Artiodactyle Ungulates. Section B. Artiqdactyla. - In this section of the Ungulates the number of the toes is even - either two or four - and the third toe on each foot forms a symmetrical pair with the fourth (fig. 388, C) . The dorso-lumbar vertebra are nineteen in number; and there is no third trochanter on the femur. If true horns are present, these are always in pairs, and are supported by bony horn-cores. The antlers of the Deer are also paired, but they are not to be regarded as true horns. The stomach is always more or less complex, or is divided into separate compartments, and the caecum is comparatively small and simple. By Kowalewsky the Artiodac-tyla, recent and extinct, are divided into two great groups or sections, in accordance with the nature of the teeth. These two sections were differentiated at a very early period, and they are known respectively as the Bunodonta and Selenodonta. In the "Bunodont" section are comprised only the Pigs and their allies, and the Hippopotamus, in all of which the molars and praemolars have tuberculated crowns (fig. 398). In the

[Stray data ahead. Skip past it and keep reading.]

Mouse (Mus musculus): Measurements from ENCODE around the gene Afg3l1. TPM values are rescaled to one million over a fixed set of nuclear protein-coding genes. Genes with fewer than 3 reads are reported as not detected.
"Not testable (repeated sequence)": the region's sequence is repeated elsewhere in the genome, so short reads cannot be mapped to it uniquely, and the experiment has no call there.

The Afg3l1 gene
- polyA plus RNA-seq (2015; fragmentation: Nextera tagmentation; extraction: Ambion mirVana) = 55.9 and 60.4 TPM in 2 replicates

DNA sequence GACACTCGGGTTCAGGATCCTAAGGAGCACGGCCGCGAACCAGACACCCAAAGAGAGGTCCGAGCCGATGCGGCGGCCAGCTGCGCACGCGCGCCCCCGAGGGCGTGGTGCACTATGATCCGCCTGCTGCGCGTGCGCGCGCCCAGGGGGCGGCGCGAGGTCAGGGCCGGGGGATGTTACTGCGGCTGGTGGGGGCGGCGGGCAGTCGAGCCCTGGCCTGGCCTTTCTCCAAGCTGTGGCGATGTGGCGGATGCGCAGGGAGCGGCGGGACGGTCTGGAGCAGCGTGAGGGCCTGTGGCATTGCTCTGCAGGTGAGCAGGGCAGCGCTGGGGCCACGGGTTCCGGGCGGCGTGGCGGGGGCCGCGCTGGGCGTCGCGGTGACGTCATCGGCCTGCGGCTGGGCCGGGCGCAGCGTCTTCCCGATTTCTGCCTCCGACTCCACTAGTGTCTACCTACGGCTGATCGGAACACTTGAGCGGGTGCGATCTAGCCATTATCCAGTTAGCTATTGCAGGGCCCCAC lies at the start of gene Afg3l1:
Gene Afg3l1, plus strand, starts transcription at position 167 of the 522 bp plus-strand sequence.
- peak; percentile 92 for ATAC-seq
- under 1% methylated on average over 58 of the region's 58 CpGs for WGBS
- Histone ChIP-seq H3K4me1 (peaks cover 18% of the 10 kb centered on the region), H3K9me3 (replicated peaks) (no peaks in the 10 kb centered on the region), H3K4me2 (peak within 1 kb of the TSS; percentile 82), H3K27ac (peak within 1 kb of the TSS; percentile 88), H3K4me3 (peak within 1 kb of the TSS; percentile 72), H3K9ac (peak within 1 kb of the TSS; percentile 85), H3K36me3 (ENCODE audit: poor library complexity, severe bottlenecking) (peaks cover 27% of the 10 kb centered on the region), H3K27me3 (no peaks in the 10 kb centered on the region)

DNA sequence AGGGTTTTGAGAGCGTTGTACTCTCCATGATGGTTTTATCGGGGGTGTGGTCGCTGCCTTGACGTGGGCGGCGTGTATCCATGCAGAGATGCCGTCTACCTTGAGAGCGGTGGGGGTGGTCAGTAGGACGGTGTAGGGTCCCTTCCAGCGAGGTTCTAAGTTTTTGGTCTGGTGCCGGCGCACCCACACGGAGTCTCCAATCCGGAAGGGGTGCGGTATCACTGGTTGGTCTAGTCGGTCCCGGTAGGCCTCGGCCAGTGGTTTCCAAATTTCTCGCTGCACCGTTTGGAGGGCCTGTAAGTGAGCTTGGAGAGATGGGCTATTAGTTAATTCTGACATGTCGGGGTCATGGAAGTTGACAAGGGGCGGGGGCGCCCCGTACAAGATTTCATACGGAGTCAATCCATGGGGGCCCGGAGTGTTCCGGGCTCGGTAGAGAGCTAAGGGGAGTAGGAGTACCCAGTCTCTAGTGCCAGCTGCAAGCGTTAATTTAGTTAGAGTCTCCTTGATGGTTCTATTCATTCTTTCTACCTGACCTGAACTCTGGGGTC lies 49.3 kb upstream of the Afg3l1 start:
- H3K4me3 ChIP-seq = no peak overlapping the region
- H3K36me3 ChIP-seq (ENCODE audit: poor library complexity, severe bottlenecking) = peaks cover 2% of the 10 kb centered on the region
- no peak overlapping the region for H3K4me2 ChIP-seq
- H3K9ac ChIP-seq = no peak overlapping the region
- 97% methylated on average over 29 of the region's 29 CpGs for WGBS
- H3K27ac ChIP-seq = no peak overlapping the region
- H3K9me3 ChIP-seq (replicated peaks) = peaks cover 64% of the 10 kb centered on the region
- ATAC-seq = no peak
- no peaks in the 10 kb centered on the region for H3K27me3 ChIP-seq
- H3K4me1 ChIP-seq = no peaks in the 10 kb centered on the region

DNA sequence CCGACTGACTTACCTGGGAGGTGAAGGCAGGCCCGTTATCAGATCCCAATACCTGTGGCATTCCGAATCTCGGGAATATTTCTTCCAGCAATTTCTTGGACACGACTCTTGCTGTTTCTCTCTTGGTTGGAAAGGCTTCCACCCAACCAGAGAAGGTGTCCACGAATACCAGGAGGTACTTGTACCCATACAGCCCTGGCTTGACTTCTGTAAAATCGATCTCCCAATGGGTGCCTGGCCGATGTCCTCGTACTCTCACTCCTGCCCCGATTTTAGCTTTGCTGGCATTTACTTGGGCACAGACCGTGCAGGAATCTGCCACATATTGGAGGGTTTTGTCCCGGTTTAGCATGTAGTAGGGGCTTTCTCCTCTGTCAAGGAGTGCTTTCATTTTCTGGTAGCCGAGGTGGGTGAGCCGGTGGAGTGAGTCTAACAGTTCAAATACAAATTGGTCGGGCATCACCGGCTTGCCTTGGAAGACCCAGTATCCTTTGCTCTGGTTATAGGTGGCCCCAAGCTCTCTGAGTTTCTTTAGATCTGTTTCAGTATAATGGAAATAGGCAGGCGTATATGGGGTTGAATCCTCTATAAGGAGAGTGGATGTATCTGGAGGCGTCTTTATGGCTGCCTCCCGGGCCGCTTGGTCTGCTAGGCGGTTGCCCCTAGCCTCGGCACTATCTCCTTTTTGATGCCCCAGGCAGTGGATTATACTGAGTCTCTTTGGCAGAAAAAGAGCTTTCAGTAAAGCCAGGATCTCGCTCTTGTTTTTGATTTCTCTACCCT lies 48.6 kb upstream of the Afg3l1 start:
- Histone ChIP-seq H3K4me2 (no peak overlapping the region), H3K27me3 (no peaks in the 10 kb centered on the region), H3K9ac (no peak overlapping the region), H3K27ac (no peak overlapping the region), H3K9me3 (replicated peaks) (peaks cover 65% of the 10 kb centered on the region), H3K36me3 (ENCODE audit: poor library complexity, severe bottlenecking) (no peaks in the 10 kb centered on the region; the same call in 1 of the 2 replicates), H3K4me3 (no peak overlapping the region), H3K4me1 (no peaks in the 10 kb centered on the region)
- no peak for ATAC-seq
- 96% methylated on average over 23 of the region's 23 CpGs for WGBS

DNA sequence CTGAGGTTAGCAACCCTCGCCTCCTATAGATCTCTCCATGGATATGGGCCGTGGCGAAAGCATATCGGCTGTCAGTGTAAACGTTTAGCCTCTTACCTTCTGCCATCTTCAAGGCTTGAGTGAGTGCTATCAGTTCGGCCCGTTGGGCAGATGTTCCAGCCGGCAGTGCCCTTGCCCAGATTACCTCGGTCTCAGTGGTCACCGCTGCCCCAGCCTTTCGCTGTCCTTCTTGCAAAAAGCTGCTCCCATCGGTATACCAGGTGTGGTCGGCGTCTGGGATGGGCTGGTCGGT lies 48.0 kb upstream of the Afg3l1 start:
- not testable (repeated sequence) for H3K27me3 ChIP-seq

Fig. 398. - Grinding-surface of the molar and praemolar teeth of a Peccary (Dicotyles labiatus), showing the bunodont type of dentition. (After Giebel.)
"Selenodont" section of the Artiodactyla the praemolars and molars (fig. 399) have the grinding-surfaces of their crowns divided each into two crescentic lobes, the convexities of which are turned inwards in the upper and outwards in the lower teeth. Some fossil forms, which are otherwise allied to the Bunodont Artiodactyles, show teeth of a "selenodont" character, and thus form a transition between these otherwise sharply separated divisions of even-toed Ungulates.
Fig. 399. - Grinding-surface of the molar and praemolar teeth of the Giraffe (Camelo-pardalis Giraffa), showing the selenodont type of dentition.
The section Artiodactyla comprises the Hippopotamus, the Pigs, and the whole group of the Ruminants, including Oxen, Sheep, Goats, Antelopes, Camels, Llamas, Giraffes, Deer, etc.
Besides these there is an extensive series of fossil forms commencing in the Eocene or Lower Tertiary period, and in many respects filling up the gaps between the living forms.